Daily Mail: A woman aged 108 has been told she must wait 18 months before the Health Service will give her the hearing aid she needs. Former piano teacher Olive Beal, one of the oldest people in Britain, has poor eyesight and uses a wheelchair. The delay could mean she will be unable to communicate and listen to the music she loves. Now her family have said that realistically Mrs Beal is unlikely ever to receive the digital hearing aid that will save her from isolation. The one-time suffragette is one of hundreds of thousands of older people made to wait up to two years and sometimes more for modern digital hearing aids that make a dramatic difference to their ability to hear and communicate. The case of Mrs Beal comes just a few days after the Mail revealed how another centenarian, Esme Collins, has been threatened with eviction from the nursing home where she has lived for ten years in a dispute between home owners and the local council over her fees. ... Perhaps Michael Moore ca

Libya worse than Gitmo

Guardian: The Palestinian doctor who was held in Libyan custody along with five Bulgarian nurses on charges they infected hundreds of children with HIV, has described in detail how they were tortured during their eight-year ordeal. Ashraf Alhajouj, 38, said he was beaten, held in cages with police dogs and given electric shocks, including to his private parts. He said that he and the nurses were sometimes put together naked in the same room and tortured. ... "For the first days I was locked up with three dogs who were ordered to attack me. My leg is full of scars and marks from where they bit me [and] I had a big hole in my knee," he said. Later, he said, wire cable that had been stripped of its plastic coating, was wound round his penis and he was dragged "screaming and crying" across the floor. He was also given electric shocks with a generator-style machine. "They put the minus cable on my finger and the plus cable on my ear or my genitals. The most painful

Sudan blames Darfur genocide on Jews

Ynet: Sudan's defense minister, Abdel Rahim Mohamed Hussein, has accused "24 Jewish organizations" of "fueling the conflict in Darfur" last week in an interview with a Saudi newspaper. Hussein was interviewed during an official state-visit to the Saudi kingdom last week. A journalist from Saudi Arabia's Okaz newspaper asked Hussein: "Some people are talking about the penetration of Jewish organizations in Darfur and that there is no conflict there?" "The Darfur issue is being fuelled by 24 Jewish organizations, who are making the largest amount of noise over the issue, and using the Holocaust in their campaigning," the Sudanese defense minister replied. Hussein added that the Darfur conflict was driven by "friction between farmers and herders and shepherds. Among the biggest problems is that of water, which is used to exploit the differences and fuel the conflict." "Are these Jewish groups supporting (the rebels) financiall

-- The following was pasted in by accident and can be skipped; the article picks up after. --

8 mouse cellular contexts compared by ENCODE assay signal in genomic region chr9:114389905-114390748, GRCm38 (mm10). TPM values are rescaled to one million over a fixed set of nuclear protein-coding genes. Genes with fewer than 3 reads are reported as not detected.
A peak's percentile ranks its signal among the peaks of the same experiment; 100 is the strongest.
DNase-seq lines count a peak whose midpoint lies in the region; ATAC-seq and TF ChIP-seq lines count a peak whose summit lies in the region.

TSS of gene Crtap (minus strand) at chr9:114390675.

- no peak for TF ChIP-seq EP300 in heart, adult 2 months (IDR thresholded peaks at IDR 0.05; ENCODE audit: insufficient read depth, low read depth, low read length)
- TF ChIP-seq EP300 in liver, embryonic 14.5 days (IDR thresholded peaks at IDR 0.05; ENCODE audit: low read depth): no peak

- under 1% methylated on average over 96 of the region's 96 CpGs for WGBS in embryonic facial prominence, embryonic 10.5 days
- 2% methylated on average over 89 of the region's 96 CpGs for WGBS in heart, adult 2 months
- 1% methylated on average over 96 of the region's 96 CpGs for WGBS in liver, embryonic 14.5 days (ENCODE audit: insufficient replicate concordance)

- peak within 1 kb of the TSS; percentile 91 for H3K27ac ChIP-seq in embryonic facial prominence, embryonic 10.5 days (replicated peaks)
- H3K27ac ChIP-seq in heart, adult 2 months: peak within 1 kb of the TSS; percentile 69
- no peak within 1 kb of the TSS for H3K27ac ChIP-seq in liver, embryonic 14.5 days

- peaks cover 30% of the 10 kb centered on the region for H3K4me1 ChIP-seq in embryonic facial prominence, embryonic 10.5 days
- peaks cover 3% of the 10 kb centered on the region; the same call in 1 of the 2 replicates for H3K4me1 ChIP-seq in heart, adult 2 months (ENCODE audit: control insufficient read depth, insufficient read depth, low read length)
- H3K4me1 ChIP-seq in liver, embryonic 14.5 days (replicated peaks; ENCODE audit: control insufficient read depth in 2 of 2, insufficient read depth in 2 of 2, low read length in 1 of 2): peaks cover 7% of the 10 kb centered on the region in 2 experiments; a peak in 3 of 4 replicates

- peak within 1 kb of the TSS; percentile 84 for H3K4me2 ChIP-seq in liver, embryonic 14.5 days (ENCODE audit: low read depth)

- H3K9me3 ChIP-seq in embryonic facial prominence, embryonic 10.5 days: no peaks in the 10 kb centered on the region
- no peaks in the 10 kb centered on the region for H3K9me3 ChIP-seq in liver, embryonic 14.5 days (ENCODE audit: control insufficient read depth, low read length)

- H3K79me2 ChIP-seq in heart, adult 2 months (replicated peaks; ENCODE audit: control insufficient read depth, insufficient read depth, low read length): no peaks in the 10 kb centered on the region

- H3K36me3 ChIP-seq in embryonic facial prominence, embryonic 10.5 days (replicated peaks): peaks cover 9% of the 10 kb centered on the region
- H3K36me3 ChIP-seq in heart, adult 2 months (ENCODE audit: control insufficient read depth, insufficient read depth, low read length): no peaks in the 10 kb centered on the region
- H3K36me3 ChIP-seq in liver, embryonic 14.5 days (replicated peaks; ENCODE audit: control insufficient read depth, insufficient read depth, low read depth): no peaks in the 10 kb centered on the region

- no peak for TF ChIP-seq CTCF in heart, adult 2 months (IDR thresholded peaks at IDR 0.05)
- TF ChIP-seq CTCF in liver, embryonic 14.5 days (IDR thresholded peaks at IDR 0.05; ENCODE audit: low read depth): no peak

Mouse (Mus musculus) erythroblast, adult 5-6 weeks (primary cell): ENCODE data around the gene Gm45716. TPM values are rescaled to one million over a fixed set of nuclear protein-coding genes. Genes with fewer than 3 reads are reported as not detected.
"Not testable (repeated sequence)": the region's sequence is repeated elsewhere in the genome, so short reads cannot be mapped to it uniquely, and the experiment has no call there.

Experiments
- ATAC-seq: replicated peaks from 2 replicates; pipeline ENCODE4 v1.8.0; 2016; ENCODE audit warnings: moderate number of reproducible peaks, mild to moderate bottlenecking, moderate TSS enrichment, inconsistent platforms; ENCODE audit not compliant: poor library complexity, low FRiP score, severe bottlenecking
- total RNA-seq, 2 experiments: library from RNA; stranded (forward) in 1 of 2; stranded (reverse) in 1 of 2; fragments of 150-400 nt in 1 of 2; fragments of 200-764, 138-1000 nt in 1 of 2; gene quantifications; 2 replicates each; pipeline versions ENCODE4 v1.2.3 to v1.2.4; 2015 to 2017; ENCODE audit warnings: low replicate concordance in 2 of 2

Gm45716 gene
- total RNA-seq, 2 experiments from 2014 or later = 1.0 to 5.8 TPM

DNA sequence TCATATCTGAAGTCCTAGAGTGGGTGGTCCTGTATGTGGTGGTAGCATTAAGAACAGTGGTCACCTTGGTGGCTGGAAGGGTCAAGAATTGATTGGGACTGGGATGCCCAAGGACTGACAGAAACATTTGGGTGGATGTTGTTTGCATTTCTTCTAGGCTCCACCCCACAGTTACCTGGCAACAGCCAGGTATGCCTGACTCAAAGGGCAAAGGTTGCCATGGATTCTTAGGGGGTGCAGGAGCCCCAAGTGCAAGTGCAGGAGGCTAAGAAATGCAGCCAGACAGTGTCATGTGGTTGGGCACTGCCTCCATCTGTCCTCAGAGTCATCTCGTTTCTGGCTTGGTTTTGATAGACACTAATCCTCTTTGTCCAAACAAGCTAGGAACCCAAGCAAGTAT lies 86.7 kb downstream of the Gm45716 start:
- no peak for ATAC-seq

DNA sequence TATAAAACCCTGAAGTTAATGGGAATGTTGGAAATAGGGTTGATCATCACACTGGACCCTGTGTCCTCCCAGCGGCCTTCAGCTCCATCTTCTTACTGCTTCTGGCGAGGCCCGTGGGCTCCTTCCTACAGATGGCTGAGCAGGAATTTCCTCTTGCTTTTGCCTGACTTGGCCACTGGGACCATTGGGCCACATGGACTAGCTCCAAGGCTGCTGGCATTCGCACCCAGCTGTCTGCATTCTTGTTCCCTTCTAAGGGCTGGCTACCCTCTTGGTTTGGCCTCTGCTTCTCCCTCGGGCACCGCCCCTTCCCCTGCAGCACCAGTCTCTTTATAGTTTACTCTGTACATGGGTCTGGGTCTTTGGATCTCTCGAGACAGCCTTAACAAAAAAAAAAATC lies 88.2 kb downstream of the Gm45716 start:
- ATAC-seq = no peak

Iraq soccer win a defeat for al Qaeda

BBC: Thousands of Iraqis have spilled onto the streets to celebrate their football squad's Asian Cup victory, firing guns into the air despite a government ban. Iraq beat Saudi Arabia 1-0. Celebratory gunfire was heard in Baghdad, where authorities had banned vehicles and urged fans not to gather. It was feared crowds could be targets for bombers. Some 50 people died in attacks after Wednesday's semi-final. Correspondents say Iraq's progress has temporarily united the divided country. The team includes Sunni and Shia Muslims, as well as Kurds. Thousands of Iraqis, who had been following the match in Indonesia on television, rushed into the streets of the capital and other cities to celebrate. The crowds in Baghdad included members of the security forces. Guns were fired into the air despite an earlier warning by the authorities that any such displays would be punished. "It's a huge success for Iraq and it's a very, very good news for Iraq," Iraq's nati

Swat team in trouble

Mark Steyn: Do you know Cory Mashburn and Ryan Cornelison? If you do, don't approach them. Call 911 and order up a SWAT team. They're believed to be in the vicinity of McMinnville, Ore., where they're a clear and present danger to the community. Mashburn and Cornelison were recently charged with five counts of felony sexual abuse, and District Attorney Bradley Berry has pledged to have them registered for life as sex offenders. Oh, by the way, the defendants are in the seventh grade. Messrs Mashburn and Cornelison are pupils at Patton Middle School. They were arrested in February after being observed in the vestibule, swatting girls on the butt. Butt-swatting had apparently become a form of greeting at the school – like "a handshake we do," as one female student put it. On "Slap Butt Fridays," boys and girls would hail each other with a cheery application of manual friction to the posterior, akin to a Masonic greeting. Don't ask me why. The rear end